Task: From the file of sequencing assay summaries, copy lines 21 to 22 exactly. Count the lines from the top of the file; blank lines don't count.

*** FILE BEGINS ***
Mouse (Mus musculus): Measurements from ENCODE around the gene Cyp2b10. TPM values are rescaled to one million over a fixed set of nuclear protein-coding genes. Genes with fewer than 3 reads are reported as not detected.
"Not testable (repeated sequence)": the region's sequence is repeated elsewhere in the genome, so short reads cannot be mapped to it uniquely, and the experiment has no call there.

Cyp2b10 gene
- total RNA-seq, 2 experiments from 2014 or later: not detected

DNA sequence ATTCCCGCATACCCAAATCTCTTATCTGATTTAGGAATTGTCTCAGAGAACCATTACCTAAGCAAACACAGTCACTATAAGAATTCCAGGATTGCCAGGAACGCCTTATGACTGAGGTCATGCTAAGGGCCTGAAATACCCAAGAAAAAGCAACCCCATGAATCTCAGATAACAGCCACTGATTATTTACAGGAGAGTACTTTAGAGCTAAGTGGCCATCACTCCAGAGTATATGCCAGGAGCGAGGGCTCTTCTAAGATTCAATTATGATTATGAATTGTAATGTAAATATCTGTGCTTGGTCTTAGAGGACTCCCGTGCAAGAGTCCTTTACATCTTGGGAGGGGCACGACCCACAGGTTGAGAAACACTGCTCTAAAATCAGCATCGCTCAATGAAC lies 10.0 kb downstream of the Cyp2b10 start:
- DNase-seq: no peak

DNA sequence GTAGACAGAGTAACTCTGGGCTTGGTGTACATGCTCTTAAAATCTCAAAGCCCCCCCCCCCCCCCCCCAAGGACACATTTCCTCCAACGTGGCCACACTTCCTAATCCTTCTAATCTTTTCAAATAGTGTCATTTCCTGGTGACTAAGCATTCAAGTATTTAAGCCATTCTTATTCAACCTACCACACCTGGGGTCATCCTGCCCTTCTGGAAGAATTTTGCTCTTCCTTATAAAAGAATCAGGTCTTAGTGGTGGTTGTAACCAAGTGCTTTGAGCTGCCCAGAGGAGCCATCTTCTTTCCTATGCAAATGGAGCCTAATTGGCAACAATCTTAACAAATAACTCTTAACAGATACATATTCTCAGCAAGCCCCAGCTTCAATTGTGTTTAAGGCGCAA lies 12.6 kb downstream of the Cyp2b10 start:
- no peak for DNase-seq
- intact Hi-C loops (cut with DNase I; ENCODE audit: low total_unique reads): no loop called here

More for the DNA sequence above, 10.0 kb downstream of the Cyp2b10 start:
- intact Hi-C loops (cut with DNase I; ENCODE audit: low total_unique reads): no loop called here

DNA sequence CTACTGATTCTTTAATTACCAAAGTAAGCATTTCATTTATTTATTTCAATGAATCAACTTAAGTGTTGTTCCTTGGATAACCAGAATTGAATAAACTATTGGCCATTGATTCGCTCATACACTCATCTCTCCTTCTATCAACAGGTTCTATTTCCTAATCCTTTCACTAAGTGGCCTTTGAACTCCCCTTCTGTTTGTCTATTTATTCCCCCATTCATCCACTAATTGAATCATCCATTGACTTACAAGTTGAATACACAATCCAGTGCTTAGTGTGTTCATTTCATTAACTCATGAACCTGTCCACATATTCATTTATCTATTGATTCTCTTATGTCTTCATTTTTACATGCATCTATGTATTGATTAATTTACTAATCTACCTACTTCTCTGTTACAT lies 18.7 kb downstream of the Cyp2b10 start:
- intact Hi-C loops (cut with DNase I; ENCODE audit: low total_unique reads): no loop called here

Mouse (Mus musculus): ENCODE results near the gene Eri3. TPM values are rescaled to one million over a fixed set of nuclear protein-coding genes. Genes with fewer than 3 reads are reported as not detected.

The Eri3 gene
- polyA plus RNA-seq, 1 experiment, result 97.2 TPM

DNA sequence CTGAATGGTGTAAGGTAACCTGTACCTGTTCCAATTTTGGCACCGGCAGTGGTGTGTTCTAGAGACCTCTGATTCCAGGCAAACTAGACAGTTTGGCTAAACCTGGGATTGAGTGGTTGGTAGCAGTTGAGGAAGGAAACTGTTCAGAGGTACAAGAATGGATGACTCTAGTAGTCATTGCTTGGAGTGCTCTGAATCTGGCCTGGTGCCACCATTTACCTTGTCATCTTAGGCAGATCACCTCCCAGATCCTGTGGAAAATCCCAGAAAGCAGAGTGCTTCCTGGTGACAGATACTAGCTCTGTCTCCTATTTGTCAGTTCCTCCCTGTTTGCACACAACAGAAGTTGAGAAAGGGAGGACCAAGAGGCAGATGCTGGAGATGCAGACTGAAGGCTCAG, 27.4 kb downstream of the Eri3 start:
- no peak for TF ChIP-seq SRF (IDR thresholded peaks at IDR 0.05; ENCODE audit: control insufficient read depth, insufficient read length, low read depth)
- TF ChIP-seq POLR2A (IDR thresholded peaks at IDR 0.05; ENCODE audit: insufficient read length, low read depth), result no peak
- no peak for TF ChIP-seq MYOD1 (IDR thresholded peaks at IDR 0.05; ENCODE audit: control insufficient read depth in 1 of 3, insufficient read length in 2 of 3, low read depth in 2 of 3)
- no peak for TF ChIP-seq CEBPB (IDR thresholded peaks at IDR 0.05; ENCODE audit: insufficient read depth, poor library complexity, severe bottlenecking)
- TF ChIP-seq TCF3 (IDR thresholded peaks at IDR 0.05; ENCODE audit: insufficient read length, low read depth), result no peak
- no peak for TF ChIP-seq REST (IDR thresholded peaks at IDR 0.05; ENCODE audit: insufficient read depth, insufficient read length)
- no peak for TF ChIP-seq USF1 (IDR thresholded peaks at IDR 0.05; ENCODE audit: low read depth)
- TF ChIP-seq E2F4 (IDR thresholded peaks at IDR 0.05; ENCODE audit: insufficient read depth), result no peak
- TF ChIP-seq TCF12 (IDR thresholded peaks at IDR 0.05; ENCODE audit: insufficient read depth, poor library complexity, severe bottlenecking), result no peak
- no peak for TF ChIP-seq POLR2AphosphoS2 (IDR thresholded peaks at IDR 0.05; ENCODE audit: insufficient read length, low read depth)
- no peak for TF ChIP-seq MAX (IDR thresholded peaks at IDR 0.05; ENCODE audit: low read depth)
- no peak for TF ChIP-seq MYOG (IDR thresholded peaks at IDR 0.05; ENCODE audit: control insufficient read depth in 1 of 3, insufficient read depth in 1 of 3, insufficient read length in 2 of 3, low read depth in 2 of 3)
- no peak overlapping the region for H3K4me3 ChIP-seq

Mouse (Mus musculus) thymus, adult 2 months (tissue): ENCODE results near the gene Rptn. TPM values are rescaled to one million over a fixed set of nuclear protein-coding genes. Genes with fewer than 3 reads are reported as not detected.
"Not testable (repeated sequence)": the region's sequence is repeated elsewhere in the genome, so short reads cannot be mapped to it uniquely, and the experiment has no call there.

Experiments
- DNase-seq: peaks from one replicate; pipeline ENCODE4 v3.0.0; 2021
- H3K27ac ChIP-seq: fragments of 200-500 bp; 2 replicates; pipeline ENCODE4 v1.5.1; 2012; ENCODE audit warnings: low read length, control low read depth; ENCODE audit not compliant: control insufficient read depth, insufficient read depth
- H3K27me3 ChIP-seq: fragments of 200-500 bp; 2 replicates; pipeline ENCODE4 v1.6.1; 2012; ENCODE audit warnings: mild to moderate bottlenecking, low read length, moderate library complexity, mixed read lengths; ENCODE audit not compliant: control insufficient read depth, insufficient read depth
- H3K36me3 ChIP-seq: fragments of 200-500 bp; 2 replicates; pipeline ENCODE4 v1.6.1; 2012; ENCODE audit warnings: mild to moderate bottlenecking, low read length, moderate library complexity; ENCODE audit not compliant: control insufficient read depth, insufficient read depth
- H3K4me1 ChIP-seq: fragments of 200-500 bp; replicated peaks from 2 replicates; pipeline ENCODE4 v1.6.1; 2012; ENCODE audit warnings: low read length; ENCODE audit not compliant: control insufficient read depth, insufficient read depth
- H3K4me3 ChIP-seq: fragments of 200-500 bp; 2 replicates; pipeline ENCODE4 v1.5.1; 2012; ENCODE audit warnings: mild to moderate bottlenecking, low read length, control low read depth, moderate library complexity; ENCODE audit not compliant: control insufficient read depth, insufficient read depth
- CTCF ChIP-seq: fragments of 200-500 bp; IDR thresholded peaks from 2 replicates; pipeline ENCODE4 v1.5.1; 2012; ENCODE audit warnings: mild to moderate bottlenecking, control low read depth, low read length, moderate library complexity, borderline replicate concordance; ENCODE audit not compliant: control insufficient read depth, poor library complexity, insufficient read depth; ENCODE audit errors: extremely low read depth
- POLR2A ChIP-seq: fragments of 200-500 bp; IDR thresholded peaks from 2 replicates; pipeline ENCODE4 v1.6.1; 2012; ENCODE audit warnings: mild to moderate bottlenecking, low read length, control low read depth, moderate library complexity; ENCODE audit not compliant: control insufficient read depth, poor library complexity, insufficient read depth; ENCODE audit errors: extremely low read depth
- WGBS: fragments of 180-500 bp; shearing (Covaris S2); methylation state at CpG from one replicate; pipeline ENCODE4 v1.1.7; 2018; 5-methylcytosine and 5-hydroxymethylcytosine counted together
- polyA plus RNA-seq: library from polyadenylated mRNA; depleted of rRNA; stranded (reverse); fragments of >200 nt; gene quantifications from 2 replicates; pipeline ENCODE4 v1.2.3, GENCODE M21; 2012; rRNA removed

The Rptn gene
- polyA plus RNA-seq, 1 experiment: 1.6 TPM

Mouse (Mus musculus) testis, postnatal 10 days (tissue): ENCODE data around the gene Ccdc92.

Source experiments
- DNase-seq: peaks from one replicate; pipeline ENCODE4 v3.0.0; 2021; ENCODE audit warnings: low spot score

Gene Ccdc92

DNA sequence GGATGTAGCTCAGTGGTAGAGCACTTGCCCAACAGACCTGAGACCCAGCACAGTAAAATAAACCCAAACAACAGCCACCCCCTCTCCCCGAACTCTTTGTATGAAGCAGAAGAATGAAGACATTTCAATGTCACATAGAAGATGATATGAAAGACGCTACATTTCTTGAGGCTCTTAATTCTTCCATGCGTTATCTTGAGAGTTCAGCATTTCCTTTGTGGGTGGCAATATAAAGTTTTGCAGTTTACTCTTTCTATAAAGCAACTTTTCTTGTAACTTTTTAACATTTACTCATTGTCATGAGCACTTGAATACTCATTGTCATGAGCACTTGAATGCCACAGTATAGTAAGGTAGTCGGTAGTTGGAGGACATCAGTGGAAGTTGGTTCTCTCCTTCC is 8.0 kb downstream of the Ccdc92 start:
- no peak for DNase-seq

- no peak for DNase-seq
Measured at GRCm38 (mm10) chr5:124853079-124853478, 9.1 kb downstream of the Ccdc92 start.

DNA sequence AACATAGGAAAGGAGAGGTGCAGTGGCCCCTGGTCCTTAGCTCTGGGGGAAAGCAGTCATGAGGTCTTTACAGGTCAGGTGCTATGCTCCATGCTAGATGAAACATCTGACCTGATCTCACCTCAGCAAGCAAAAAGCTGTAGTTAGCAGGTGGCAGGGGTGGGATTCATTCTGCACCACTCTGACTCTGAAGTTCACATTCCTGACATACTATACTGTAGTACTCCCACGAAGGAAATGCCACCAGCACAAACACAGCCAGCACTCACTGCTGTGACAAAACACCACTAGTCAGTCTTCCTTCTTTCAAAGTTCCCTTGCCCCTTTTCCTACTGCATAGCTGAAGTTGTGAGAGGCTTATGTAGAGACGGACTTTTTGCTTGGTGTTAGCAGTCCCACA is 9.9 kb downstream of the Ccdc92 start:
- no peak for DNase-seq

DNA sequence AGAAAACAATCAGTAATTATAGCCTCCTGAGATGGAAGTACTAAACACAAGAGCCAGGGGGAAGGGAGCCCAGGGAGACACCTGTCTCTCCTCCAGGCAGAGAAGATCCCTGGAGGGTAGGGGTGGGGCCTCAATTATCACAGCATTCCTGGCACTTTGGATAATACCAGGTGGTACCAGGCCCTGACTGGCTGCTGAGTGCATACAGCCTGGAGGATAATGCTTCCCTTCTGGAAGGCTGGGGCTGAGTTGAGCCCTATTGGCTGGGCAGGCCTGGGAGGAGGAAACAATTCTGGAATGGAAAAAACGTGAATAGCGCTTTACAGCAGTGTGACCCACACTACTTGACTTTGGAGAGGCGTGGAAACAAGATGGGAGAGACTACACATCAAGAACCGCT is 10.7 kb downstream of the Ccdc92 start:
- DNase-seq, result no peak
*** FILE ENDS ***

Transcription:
- no peak for TF ChIP-seq CEBPB (IDR thresholded peaks at IDR 0.05; ENCODE audit: insufficient read depth, poor library complexity, severe bottlenecking)
- TF ChIP-seq TCF3 (IDR thresholded peaks at IDR 0.05; ENCODE audit: insufficient read length, low read depth), result no peak